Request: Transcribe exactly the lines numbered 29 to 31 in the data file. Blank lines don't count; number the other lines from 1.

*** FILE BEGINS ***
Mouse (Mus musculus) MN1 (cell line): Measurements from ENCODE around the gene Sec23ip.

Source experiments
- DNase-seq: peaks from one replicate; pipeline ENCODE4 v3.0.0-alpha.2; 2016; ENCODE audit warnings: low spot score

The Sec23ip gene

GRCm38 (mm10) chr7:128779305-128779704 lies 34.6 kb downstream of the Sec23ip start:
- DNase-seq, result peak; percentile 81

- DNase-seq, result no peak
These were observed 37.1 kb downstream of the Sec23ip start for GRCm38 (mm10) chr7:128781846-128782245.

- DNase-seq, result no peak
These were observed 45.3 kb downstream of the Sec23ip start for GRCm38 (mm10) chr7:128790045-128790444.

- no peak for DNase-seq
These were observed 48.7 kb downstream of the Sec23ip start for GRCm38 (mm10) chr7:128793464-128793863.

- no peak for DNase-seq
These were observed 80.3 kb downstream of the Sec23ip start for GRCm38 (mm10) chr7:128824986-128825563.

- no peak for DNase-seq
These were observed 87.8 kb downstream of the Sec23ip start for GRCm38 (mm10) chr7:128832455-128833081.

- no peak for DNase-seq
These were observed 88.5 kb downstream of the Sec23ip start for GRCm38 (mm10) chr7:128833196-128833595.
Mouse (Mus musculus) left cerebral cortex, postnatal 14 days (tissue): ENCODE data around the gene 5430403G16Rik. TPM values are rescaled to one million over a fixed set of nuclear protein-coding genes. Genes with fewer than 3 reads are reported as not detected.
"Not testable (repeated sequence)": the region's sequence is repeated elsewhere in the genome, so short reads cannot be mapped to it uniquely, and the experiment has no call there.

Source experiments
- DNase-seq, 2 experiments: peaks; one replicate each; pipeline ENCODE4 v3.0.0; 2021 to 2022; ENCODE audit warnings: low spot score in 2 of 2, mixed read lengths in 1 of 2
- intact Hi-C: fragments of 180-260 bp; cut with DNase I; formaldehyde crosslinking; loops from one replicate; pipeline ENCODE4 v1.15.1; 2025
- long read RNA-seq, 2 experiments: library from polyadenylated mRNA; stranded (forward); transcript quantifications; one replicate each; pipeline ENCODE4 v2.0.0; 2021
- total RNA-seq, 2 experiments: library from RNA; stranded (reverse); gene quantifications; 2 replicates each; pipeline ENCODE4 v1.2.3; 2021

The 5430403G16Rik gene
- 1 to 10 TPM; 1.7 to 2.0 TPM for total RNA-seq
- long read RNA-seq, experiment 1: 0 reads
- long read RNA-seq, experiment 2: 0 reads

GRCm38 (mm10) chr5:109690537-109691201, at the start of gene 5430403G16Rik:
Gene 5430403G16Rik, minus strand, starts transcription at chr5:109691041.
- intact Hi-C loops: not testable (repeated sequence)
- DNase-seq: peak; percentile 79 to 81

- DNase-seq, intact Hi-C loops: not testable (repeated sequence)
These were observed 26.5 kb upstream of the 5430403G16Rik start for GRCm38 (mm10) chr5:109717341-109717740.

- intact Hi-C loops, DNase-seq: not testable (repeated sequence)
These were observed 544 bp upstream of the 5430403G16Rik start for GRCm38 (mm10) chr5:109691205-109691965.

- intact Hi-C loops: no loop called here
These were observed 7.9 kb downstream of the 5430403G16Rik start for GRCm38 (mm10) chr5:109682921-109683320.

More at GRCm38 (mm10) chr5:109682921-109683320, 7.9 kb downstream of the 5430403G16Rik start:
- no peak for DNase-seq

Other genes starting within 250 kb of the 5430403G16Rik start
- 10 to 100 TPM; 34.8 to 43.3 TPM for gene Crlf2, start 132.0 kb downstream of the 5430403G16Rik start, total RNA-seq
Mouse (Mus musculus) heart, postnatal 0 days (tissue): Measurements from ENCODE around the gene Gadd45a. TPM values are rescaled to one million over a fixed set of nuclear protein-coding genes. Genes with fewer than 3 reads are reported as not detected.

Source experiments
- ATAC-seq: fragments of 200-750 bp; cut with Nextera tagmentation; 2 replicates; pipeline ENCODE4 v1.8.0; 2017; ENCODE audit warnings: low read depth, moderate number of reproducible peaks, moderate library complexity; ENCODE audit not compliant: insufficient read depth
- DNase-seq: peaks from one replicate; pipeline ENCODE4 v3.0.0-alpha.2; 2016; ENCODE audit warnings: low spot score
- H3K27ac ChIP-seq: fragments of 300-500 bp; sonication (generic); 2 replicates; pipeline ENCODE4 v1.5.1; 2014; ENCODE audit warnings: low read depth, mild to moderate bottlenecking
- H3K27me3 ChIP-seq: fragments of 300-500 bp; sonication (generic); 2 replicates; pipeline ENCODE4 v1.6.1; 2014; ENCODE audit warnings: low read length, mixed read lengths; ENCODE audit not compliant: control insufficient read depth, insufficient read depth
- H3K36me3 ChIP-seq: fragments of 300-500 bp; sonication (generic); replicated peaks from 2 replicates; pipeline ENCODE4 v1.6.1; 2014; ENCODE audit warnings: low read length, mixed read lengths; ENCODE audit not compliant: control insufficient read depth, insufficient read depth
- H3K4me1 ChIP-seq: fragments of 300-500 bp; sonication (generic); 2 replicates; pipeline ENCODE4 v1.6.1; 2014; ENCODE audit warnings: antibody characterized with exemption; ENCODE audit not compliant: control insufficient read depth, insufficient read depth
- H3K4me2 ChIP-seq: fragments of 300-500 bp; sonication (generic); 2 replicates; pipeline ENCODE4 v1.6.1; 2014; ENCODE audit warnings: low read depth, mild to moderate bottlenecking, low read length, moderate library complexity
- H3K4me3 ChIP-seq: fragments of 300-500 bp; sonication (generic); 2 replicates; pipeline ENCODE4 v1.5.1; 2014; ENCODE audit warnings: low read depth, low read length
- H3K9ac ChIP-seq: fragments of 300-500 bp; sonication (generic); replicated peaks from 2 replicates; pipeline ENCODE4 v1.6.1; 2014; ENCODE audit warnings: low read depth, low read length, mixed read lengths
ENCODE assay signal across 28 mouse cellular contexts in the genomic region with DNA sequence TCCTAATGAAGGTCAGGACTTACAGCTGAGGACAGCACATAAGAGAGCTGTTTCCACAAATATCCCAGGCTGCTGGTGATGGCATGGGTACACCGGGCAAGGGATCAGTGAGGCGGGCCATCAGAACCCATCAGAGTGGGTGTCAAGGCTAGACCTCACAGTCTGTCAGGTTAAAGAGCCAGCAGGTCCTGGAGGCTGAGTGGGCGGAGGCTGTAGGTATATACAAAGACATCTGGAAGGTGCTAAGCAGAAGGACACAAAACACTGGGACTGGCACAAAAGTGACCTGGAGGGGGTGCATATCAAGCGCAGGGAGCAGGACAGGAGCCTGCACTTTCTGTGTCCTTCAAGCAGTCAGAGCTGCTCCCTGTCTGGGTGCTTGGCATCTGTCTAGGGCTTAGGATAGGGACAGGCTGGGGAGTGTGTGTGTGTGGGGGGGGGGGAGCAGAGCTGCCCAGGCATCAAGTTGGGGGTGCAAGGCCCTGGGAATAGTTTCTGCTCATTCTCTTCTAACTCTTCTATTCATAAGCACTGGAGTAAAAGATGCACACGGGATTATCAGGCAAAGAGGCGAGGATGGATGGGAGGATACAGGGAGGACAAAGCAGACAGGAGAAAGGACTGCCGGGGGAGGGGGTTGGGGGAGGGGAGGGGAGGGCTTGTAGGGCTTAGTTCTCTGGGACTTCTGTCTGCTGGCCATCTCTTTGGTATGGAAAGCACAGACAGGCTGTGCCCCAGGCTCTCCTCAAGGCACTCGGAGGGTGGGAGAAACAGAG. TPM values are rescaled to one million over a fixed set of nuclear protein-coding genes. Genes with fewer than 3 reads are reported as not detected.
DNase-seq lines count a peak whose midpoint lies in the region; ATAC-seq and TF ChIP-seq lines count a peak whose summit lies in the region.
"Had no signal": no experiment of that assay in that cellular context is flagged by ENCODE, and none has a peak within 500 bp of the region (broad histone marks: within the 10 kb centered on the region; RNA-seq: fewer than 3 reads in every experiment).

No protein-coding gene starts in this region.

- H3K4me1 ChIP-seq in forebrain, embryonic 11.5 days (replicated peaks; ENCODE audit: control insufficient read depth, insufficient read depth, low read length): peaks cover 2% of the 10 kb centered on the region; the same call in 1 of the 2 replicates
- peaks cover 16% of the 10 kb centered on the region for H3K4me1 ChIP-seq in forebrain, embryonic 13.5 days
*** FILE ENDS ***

- long read RNA-seq, experiment 2: 0 reads

GRCm38 (mm10) chr5:109690537-109691201, at the start of gene 5430403G16Rik:
Gene 5430403G16Rik, minus strand, starts transcription at chr5:109691041.